Peer victimization in children with attention-deficit/hyperactivity disorder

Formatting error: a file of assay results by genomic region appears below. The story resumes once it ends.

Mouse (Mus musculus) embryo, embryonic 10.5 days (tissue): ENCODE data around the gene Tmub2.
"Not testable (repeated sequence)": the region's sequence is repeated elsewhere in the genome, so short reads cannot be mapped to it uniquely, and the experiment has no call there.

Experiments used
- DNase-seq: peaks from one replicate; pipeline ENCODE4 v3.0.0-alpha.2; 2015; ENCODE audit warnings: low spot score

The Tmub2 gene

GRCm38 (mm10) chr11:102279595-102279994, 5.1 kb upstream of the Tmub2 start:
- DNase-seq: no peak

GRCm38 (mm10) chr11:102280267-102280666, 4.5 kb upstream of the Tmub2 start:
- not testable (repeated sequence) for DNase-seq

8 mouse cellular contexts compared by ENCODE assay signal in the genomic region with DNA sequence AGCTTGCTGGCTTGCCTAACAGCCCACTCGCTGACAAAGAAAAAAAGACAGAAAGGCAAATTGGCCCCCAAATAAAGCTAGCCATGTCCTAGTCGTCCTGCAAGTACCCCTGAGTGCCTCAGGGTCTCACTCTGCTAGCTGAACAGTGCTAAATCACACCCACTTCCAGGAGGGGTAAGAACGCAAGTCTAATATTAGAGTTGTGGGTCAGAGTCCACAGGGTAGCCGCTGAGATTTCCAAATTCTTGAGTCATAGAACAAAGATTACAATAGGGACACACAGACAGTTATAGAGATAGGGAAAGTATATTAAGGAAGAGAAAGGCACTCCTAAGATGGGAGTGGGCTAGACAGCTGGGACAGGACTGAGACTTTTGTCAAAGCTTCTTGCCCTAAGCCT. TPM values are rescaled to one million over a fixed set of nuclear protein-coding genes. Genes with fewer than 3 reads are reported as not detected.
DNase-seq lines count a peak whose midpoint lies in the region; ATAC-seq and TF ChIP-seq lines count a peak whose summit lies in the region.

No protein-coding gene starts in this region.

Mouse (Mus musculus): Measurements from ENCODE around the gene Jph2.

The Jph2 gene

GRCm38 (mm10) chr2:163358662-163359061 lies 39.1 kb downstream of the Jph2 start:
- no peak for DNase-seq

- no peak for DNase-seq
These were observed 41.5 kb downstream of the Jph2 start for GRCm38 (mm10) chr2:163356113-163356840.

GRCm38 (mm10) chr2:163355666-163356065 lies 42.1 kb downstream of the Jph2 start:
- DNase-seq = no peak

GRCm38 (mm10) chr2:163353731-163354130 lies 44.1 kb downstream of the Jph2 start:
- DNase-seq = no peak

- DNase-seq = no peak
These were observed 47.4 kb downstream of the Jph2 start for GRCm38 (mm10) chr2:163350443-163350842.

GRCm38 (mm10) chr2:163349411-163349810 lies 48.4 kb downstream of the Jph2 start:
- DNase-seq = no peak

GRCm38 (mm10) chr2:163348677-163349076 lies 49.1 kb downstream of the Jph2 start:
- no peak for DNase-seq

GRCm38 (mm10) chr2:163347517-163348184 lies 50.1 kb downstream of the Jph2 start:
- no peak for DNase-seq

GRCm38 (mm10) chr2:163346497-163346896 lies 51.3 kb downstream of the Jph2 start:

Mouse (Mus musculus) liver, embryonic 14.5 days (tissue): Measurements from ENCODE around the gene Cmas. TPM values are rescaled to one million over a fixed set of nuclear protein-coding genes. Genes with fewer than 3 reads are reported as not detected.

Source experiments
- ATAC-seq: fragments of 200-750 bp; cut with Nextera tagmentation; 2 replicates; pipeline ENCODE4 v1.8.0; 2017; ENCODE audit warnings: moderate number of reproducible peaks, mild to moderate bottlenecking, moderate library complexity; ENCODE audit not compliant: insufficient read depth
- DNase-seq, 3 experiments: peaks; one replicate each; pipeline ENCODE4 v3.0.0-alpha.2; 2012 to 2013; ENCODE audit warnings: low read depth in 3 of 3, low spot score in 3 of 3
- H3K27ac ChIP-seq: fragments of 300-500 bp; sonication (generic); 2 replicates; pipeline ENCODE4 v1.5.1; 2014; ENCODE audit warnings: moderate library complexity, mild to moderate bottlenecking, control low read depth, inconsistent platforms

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This study examined the correlation of peer victimization to psychosocial adjustment in a sample of children diagnosed with attention-deficit hyperactivity disorder (ADHD). A total of 303 files of youth who received a psycho-educational assessment were reviewed; of these, 116 had an ADHD diagnosis. The data collected included the Child Behavior Checklist (which includes items assessing peer victimization), Conner's Parent Rating Scale, Revised Children's Manifest Anxiety Scale and Children's Depression Inventory. Peer victimization was positively correlated with parent reports of anxiety, depression, social problems, delinquent behavior and aggressive behavior. Children with a comorbid psychiatric diagnosis with ADHD reported higher rates of peer victimization than those without a comorbid diagnosis. Children diagnosed with ADHD along with a comorbid externalizing psychiatric diagnosis experienced higher rates of peer victimization than those with a comorbid internalizing psychiatric diagnosis. The implications of this study concerning peer victimization and psychosocial adjustment in children with ADHD are discussed.